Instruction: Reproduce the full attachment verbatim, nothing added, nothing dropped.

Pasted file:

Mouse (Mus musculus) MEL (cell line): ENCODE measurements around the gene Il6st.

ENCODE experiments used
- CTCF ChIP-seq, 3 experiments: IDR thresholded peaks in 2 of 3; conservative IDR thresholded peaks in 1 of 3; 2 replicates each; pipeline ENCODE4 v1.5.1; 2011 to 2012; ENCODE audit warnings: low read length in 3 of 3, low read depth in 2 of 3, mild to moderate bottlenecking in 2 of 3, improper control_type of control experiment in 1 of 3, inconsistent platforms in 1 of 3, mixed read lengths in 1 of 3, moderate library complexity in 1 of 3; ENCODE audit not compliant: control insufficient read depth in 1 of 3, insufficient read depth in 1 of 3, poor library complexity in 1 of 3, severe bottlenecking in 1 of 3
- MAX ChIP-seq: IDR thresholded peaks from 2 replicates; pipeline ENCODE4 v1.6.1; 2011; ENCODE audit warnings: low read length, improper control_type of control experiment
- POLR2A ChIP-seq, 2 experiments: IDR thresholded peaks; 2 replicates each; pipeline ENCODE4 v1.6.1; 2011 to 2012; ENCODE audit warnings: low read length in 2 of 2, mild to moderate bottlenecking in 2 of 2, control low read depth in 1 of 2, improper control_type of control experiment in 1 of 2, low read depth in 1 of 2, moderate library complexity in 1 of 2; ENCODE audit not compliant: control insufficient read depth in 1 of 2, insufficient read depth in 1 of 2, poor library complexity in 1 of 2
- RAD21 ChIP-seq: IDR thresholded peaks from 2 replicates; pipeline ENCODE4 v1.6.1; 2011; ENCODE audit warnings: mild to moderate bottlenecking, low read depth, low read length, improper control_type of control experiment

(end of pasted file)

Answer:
Mouse (Mus musculus) MEL (cell line): ENCODE measurements around the gene Il6st.

ENCODE experiments used
- CTCF ChIP-seq, 3 experiments: IDR thresholded peaks in 2 of 3; conservative IDR thresholded peaks in 1 of 3; 2 replicates each; pipeline ENCODE4 v1.5.1; 2011 to 2012; ENCODE audit warnings: low read length in 3 of 3, low read depth in 2 of 3, mild to moderate bottlenecking in 2 of 3, improper control_type of control experiment in 1 of 3, inconsistent platforms in 1 of 3, mixed read lengths in 1 of 3, moderate library complexity in 1 of 3; ENCODE audit not compliant: control insufficient read depth in 1 of 3, insufficient read depth in 1 of 3, poor library complexity in 1 of 3, severe bottlenecking in 1 of 3
- MAX ChIP-seq: IDR thresholded peaks from 2 replicates; pipeline ENCODE4 v1.6.1; 2011; ENCODE audit warnings: low read length, improper control_type of control experiment
- POLR2A ChIP-seq, 2 experiments: IDR thresholded peaks; 2 replicates each; pipeline ENCODE4 v1.6.1; 2011 to 2012; ENCODE audit warnings: low read length in 2 of 2, mild to moderate bottlenecking in 2 of 2, control low read depth in 1 of 2, improper control_type of control experiment in 1 of 2, low read depth in 1 of 2, moderate library complexity in 1 of 2; ENCODE audit not compliant: control insufficient read depth in 1 of 2, insufficient read depth in 1 of 2, poor library complexity in 1 of 2
- RAD21 ChIP-seq: IDR thresholded peaks from 2 replicates; pipeline ENCODE4 v1.6.1; 2011; ENCODE audit warnings: mild to moderate bottlenecking, low read depth, low read length, improper control_type of control experiment